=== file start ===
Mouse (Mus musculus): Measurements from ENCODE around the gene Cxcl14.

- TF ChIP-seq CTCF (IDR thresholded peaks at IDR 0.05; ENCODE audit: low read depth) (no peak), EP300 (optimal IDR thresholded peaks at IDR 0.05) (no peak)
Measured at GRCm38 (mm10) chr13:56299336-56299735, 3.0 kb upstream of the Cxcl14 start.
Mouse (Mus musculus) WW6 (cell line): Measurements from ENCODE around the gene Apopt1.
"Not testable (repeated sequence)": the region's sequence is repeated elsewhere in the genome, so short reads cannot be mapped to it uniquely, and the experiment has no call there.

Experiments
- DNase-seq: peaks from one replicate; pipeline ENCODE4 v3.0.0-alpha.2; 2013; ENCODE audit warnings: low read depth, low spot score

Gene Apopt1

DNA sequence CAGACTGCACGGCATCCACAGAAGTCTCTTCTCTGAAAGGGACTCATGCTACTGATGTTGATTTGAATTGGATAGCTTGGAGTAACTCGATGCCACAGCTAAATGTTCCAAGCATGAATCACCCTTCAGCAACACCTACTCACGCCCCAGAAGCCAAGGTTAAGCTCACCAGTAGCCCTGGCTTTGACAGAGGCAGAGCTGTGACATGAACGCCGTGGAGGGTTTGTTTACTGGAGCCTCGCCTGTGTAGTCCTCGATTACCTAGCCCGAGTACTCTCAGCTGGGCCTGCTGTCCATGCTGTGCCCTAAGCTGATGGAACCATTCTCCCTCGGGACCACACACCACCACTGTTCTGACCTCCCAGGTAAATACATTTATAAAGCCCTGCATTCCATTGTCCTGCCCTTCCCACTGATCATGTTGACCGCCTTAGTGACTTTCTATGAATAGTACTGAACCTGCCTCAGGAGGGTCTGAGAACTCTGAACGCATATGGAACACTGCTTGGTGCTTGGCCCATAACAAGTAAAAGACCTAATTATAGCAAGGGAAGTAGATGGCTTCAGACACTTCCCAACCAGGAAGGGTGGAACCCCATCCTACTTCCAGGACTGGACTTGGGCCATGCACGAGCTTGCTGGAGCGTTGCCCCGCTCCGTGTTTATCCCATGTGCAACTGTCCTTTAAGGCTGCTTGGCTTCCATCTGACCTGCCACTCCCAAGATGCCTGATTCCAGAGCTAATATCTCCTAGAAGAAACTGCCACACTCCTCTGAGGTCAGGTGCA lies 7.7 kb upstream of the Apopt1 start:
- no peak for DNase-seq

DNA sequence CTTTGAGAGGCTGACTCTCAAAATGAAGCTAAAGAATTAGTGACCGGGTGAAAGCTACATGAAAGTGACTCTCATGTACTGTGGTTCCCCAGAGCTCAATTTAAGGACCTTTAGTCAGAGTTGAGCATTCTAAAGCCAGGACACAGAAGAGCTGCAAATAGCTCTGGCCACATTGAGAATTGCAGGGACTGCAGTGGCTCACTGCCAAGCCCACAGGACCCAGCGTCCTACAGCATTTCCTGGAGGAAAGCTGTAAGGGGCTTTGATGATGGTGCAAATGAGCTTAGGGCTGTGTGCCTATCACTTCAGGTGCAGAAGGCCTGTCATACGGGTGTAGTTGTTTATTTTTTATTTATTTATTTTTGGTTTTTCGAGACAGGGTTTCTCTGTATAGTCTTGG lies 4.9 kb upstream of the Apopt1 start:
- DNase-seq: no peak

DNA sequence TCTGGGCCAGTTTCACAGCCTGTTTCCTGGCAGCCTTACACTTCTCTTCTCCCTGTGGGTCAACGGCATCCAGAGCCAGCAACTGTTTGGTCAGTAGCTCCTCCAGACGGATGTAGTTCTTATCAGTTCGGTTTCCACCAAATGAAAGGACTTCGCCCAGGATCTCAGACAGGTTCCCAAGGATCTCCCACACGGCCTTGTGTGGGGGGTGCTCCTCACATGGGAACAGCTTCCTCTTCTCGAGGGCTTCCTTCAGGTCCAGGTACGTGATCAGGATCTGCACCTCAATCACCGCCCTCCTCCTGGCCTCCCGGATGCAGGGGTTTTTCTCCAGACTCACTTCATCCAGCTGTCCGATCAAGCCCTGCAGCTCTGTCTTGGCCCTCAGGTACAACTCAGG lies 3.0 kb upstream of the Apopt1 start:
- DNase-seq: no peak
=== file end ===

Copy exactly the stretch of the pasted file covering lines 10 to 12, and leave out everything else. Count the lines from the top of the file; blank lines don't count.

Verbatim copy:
- no peak for DNase-seq

DNA sequence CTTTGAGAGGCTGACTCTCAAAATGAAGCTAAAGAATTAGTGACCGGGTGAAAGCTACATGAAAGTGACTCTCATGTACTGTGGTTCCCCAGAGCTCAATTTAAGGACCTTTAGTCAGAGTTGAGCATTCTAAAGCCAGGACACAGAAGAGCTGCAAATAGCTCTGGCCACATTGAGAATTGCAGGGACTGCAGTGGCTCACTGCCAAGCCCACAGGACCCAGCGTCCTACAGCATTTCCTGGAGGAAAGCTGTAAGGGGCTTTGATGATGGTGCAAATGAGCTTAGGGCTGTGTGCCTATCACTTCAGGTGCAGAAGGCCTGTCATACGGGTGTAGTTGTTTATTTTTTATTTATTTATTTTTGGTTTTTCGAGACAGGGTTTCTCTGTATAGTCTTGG lies 4.9 kb upstream of the Apopt1 start:
- DNase-seq: no peak